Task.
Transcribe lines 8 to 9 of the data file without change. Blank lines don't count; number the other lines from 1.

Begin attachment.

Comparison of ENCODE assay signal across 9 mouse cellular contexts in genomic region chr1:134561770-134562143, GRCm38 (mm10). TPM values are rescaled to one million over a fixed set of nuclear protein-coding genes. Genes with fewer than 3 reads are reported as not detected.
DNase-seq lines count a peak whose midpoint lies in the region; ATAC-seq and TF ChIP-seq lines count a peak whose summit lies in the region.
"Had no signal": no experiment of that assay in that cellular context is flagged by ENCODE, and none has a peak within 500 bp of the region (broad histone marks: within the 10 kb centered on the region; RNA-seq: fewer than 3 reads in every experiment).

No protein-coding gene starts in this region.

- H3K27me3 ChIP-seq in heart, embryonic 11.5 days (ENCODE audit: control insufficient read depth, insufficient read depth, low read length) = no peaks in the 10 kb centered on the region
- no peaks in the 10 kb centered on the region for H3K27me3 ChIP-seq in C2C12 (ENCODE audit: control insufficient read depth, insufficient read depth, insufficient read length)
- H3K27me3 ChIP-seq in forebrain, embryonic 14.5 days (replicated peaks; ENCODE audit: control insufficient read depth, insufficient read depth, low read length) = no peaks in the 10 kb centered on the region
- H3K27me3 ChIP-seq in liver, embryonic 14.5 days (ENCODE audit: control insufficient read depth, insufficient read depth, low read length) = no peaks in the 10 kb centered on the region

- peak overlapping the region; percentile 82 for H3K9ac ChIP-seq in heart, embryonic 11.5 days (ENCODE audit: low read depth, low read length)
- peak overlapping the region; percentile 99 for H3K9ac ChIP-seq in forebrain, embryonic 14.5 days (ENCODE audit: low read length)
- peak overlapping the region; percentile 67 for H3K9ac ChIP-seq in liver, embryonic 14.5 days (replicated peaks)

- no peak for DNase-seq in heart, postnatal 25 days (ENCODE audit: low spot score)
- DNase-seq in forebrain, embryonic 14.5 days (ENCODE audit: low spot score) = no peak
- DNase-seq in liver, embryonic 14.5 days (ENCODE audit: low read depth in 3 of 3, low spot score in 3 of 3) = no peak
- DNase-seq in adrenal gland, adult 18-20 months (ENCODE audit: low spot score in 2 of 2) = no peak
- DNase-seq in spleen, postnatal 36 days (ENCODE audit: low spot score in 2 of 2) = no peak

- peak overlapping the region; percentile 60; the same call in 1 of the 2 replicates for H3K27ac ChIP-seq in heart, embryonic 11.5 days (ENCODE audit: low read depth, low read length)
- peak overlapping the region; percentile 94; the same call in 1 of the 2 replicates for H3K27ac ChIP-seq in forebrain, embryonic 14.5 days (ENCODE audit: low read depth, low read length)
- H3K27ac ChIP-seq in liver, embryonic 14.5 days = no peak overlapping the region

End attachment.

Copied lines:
- H3K27me3 ChIP-seq in liver, embryonic 14.5 days (ENCODE audit: control insufficient read depth, insufficient read depth, low read length) = no peaks in the 10 kb centered on the region

- peak overlapping the region; percentile 82 for H3K9ac ChIP-seq in heart, embryonic 11.5 days (ENCODE audit: low read depth, low read length)